China’s updated map and the undoing of diplomacy

China has released an updated map of its territory on August 28, 2023, that included its contested claims on the western border with India, the South China Sea and Taiwan. The “2023 edition” of its standard map was put up on the website of the cartographic service hosted by the Ministry of Natural Resources of the People’s Republic of China, during the so-called “National Mapping Awareness Publicity Week”. The Chinese state media adds that the map has been compiled based on “the drawing method of national boundaries of China and various countries in the world”. These claims, per se, is nothing new. But the timing of its release signals an impeding process of diplomacy and the season of summits is already on.

Among the territory included in the updated edition of map is the Indian state of Arunachal Pradesh, China’s long-time claim as the southern part of Tibet, and Aksai Chin, the arid northern extension of Ladakh occupied by China since the end of the 1962 Sino-Indian War. Another peculiar feature of the map is the presence of a “ten-dash line” around the South China Sea (nine dashes) and the entire island of Taiwan (the tenth dash), which also includes several small islands and islets claimed by Southeast Asian countries such as Vietnam, Philippines, Brunei, Malaysia and Indonesia.

The South China Sea and the Taiwan Strait happen to be a crucial arena of geopolitical competition between China and the United States, particularly in the past two to three decades. Both countries frequently conduct naval exercises in the region, which contributes to raising the threat perception levels and spiralling sense of insecurity on both sides. India and Southeast Asia, lying closer to China’s territorial and maritime borders, are economically dependent on China, despite the prevailing disputes in territorial perceptions. At the same time, the economies of the United States and China are closely interlinked and there is the added global technological rivalry between the two economic superpowers.

A border standoff yet to be fully diffused

The armed forces of India and China have held nineteen rounds of military-level talks along the Ladakh-Tibet border so far, ever since the fatal Galwan incident of June 2020. It was aimed at resolving the outstanding issues pertaining to the Line of Actual Control (LAC). The last meeting in the series was held on 14 August 2023, which turned out to be devoid of any major breakthrough. However, parallel diplomatic engagements are taking place at different levels, with the most recent one being at the leaders’ level. Chinese President Xi Jinping and Indian Prime Minister Narendra Modi briefly interacted during the 2023 summit of the BRICS nations (Brazil, Russia, India, China and South Africa) held in Johannesburg, South Africa, ten days after the last military-level talk.

During a press interaction at the BRICS summit, India’s Foreign Secretary stated, “The Prime Minister underlined that the maintenance of peace and tranquillity in the border areas and observing and respecting the LAC are essential for the normalisation of the India-China relationship”, a stance that is repeated by the Indian side at multiple forums. On the other hand, the statement from the Chinese side read, “President Xi stressed that improving China-India relations serves common interests of the two countries and peoples … The two sides should bear in mind the overall interests of their bilateral relations …”, emphasising on “overall ties”.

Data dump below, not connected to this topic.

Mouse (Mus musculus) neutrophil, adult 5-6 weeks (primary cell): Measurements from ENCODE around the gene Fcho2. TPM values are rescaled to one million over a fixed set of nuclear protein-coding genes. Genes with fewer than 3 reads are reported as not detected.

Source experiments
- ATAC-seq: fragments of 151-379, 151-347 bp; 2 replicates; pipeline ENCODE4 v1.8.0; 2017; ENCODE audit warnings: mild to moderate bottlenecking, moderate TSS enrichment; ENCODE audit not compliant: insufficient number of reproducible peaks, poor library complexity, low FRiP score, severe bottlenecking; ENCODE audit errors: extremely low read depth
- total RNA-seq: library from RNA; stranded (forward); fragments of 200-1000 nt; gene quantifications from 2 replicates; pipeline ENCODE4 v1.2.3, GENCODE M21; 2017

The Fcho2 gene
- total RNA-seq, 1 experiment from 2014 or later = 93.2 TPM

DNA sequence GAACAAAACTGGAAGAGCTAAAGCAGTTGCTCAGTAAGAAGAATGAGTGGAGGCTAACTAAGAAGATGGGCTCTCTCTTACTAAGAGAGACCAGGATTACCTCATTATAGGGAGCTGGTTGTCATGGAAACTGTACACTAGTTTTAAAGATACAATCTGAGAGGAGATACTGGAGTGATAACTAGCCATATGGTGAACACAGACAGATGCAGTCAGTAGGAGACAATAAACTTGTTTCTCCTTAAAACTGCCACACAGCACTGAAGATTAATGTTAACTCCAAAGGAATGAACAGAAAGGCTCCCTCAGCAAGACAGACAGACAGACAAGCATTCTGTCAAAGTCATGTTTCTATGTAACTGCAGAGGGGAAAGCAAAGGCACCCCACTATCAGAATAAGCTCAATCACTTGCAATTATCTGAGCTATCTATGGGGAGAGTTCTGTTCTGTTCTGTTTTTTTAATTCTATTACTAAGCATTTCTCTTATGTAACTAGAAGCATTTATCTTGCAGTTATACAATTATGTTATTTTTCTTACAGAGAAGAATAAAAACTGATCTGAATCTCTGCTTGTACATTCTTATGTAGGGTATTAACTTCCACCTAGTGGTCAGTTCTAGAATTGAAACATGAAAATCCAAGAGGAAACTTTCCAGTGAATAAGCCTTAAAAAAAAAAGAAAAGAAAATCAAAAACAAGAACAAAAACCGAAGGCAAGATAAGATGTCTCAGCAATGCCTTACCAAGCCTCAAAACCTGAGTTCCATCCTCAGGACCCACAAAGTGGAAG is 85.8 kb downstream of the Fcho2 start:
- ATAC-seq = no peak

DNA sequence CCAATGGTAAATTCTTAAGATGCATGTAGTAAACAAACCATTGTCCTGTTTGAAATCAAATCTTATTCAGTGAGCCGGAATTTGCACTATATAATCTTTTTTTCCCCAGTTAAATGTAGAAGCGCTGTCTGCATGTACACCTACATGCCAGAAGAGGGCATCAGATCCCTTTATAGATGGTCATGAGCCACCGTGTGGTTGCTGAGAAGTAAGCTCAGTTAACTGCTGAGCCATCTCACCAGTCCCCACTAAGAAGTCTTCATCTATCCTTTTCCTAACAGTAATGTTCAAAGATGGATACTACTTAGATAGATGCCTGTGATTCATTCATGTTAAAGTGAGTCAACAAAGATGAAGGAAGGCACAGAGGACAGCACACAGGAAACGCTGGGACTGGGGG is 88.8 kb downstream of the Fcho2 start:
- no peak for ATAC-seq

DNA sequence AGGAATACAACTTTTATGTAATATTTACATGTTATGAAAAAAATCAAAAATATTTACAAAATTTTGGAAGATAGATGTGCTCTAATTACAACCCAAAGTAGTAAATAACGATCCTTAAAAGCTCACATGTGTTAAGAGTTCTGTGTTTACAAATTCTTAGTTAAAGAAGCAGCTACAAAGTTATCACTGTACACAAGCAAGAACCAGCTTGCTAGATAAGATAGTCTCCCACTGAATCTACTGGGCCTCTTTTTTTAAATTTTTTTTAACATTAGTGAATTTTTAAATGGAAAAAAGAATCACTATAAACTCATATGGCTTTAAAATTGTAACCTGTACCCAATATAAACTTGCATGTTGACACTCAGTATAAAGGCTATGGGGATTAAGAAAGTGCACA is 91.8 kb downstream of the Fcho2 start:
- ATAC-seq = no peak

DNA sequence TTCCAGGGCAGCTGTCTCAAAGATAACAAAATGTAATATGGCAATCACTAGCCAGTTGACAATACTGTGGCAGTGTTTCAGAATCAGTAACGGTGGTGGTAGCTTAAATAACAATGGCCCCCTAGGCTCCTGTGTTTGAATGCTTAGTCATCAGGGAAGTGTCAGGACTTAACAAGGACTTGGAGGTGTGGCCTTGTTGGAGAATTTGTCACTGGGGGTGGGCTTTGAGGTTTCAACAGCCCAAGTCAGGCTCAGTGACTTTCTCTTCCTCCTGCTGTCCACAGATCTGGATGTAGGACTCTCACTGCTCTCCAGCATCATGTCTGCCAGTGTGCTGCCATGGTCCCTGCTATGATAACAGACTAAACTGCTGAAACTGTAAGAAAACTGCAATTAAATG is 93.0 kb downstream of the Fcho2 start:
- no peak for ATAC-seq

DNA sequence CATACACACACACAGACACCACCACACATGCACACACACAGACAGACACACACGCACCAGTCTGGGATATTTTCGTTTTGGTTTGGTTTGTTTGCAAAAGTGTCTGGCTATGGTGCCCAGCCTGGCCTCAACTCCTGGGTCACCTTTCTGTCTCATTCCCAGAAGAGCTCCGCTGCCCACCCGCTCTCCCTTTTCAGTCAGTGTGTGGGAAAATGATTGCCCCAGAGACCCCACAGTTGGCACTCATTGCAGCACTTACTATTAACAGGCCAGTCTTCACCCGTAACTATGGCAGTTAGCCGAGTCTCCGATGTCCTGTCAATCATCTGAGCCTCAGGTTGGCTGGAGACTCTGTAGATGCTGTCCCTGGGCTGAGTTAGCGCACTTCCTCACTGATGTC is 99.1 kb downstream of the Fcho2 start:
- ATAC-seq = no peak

The aforementioned mismatch of focus of bilateral statements between the Indian emphasis on the “border issue” as the root cause of inability to improve ties and the Chinese call to look at “overall ties” is a recurring phenomenon of all bilateral-level interactions between India and China for more than three years now. In effect, the bilateral ties remain cold. President Xi and Prime Minister Modi have met twice since the standoff began in mid-2020. Earlier in 2022, the two leaders briefly addressed the border standoff on the sidelines of the G20 summit in Bali, Indonesia. Both leaders will meet again in September this year in New Delhi for the 2023 G20 leaders’ summit.

Differing nature of regional rivalry

While China’s strategic competition with India is regional in nature, the same with the United States is global. There are no direct territorial disputes between Washington and Beijing. But the U.S. alliance network in Asia brings Washington into to the geopolitical picture. Many of the regional allies of the U.S. happen to have territorial disputes with China, particularly Japan and the Philippines. This poses a serious challenge to completing China’s aspiring regional hegemony. However, there have been several attempts by the Biden administration in the U.S. to mend ties with China, as exemplified by the high-profile visits from the U.S. to China in 2023, including U.S. Foreign Secretary Antony Blinken, Treasury Secretary Janet Yellen, Special Climate Envoy John Kerry, and most recently, Commerce Secretary Gina Raimondo.